I believe Aristotle has the stronger argument in terms of defining justice is. It is important to consider whether a law is just or unjust as opposed to Plato 's argument that we should follow all laws regardless; if we were choose to solely follow all laws and the consequence of that law caused harm to another human being we would unintentionally be harming others, which would make it harder for us to be virtuous. I also believe everyone should be held responsible for their own actions, in addition to using Aristotle 's definition of voluntary action, we choose to follow laws which leads to the world being a more desirable place to live. As we have seen with previous laws, such as slavery, if we fail to question the validity and consequence of the law, but voluntarily follow it blindly it can result in issues for years to come; similar to slavery, despite it being illegal today, prior legality negatively affects minorities in our society. If we fail to question unjust laws and believe everything we are told by the government, we are failing to think for ourselves.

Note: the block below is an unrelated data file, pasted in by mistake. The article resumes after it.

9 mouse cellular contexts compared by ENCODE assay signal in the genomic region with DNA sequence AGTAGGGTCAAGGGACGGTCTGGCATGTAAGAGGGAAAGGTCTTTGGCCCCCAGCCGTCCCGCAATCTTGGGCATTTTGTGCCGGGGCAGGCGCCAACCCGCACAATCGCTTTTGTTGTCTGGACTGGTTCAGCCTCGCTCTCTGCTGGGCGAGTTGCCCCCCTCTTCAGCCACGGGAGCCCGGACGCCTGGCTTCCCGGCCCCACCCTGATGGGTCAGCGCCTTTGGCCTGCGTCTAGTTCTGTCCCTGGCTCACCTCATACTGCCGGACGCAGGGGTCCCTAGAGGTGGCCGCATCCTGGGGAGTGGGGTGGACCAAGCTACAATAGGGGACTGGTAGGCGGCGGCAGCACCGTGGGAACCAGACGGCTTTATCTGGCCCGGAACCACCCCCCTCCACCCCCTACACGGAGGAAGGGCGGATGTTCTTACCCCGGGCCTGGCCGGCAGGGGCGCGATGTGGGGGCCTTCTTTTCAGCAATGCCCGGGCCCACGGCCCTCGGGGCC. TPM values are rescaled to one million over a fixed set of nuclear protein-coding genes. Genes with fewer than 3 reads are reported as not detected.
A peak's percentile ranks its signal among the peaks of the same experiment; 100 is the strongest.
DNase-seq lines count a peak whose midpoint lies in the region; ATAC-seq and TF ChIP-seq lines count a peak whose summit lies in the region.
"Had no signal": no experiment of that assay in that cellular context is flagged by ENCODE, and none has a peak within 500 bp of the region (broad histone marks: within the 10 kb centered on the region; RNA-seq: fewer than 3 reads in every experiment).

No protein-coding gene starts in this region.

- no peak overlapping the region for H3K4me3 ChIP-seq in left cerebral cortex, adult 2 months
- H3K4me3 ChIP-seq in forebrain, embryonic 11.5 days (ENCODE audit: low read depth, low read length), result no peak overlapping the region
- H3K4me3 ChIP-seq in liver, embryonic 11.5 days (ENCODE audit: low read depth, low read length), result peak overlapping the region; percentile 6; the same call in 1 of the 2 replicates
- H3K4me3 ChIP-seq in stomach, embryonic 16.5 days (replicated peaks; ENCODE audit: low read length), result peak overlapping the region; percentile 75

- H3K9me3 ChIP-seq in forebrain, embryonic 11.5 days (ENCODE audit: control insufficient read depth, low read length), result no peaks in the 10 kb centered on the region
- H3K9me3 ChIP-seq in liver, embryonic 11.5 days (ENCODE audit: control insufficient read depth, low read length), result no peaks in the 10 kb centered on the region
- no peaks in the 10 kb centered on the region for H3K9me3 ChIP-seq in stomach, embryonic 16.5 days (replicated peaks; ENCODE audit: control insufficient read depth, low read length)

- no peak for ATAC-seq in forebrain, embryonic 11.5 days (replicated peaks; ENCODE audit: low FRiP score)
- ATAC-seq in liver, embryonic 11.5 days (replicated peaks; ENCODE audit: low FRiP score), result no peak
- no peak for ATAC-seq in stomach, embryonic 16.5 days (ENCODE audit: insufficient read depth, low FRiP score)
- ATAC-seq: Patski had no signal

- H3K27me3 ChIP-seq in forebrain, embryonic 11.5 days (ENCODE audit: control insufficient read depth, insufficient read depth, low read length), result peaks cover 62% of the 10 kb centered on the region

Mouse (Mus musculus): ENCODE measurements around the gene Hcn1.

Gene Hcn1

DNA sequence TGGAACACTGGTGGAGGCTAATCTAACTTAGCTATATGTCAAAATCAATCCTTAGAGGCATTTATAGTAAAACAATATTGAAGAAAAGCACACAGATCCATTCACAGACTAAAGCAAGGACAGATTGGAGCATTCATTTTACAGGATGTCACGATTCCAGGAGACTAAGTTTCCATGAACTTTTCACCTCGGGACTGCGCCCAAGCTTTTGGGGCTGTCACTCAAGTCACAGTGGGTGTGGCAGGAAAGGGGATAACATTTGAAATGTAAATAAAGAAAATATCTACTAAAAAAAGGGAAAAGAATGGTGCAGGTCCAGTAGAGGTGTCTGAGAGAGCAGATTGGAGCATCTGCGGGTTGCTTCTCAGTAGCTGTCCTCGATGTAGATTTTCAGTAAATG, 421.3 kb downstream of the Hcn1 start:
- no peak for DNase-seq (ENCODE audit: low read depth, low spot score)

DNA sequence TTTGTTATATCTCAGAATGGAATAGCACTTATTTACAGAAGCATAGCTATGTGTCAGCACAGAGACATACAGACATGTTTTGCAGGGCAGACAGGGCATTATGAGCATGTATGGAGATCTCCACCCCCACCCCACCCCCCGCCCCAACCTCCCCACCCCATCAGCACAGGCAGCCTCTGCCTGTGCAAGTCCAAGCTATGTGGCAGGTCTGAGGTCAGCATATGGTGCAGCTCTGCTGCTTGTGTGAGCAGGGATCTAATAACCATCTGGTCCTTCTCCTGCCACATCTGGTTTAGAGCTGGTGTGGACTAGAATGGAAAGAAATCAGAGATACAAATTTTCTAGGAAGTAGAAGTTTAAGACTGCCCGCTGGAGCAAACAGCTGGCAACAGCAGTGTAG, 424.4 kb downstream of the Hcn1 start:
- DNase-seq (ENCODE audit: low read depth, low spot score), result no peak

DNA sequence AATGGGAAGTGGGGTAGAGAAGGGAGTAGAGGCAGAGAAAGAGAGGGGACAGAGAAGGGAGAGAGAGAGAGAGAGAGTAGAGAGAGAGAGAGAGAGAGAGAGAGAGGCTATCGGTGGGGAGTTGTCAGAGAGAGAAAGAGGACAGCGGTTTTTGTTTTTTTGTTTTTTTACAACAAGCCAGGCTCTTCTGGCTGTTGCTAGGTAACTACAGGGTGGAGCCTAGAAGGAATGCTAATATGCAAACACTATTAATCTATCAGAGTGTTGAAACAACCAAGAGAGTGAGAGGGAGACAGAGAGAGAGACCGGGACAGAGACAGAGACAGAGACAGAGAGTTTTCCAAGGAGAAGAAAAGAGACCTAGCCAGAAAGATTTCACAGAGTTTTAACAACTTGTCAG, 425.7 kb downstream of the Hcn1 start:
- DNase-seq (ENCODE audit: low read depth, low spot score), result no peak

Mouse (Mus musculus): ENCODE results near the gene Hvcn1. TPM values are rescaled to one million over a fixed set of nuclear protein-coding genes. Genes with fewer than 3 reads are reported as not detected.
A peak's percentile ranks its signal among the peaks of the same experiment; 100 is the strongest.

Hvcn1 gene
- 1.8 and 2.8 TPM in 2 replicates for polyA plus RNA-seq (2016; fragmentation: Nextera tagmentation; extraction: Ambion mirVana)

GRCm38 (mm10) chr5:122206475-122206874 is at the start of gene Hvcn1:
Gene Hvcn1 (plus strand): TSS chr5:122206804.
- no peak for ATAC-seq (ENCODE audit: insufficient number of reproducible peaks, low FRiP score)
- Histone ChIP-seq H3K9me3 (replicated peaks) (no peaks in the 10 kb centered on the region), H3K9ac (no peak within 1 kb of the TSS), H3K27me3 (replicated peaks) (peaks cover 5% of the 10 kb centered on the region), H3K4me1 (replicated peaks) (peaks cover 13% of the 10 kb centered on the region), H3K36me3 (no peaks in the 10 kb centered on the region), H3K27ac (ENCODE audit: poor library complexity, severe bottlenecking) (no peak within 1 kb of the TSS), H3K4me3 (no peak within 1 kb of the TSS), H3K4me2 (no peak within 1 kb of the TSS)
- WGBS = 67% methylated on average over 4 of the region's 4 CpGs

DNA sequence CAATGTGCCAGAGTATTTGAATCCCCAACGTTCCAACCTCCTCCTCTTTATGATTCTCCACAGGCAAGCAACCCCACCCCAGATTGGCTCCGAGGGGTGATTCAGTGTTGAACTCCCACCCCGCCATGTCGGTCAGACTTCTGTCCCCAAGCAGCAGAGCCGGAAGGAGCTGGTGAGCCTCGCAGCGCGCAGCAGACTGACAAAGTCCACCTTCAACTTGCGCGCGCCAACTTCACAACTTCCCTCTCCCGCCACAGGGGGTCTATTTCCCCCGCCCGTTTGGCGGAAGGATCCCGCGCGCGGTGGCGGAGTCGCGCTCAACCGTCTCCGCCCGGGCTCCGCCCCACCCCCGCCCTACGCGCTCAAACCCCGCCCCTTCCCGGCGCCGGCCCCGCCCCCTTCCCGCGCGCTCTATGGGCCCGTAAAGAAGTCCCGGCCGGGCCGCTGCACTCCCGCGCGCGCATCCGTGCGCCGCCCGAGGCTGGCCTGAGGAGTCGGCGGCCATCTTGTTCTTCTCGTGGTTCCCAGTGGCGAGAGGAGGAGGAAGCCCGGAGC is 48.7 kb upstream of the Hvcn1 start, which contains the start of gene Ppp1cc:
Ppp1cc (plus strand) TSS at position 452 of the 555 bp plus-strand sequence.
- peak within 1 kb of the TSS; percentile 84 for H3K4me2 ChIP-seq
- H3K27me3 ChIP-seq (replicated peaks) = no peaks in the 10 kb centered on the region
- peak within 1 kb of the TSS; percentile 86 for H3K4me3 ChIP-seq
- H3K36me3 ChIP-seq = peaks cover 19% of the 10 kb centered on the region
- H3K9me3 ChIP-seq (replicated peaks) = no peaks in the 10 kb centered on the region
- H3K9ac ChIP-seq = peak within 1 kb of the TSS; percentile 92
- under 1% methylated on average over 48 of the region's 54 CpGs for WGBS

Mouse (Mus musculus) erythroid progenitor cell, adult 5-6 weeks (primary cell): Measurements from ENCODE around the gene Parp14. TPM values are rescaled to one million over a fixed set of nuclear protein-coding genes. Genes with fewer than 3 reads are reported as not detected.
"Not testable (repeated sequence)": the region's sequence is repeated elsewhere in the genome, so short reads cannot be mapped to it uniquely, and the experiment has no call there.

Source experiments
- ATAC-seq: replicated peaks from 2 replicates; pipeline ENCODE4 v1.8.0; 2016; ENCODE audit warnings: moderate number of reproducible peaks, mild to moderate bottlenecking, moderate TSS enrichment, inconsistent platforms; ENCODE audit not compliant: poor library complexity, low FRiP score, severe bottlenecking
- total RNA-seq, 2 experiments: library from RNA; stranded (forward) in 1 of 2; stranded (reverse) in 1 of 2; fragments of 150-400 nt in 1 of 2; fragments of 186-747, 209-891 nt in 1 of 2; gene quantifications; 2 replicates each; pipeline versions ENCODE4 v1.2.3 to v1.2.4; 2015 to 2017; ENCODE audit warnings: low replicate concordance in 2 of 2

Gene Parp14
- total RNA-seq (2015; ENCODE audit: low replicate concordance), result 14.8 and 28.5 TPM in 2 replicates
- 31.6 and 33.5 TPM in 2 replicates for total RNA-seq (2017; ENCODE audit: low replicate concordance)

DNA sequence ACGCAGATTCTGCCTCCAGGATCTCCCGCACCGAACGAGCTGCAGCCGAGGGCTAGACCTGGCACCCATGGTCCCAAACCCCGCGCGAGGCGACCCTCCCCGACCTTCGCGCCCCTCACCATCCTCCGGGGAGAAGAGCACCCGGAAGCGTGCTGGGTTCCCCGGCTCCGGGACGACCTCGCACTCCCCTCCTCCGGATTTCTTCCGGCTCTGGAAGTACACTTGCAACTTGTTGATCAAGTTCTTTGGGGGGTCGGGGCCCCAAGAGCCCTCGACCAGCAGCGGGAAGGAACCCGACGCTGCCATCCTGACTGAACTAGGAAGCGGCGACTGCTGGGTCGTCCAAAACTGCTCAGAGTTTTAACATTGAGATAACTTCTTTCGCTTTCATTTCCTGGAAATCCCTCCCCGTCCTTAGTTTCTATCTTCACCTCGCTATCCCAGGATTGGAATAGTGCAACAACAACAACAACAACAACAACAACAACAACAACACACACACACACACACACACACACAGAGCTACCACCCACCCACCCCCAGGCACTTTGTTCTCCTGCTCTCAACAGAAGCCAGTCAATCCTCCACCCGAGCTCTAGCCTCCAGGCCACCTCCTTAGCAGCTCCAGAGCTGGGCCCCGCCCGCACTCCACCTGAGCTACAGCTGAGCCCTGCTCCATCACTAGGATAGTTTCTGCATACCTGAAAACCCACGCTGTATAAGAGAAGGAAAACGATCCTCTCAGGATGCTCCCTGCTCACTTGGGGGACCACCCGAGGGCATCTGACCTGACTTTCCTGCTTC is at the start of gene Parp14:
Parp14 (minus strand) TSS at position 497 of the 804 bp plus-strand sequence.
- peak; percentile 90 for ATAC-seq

In the Medieval and Early Modern Period, the most common way to ignite social change was through writing. Political and philosophical authors such as Geoffrey Chaucer and John Locke were often the voice of reason due to certain societal obligations based on the class system. Using moral allegories Chaucer explained the order of his society and its corruption. Contrary to Chaucer’s approach, Locke uses political theories and little pieces of evidence from the Holy Scripture in writing The Second Treatise of the Government to change his society’s view on the amount of power the government should hold. Individually, both authors, influenced by the religion, political state, and social structure in their period, wrote pieces of literature that
The Rule-utilitarians stablish that every person should follow rules that have been implemented for the good and happiness of the society. The Act-utilitarians do not focus on implementing rules but rather on the single actions and their consequences. Utilitarianism is useful for developing ethical arguments that justify the suffering of some for the happiness of the majority. For example public policy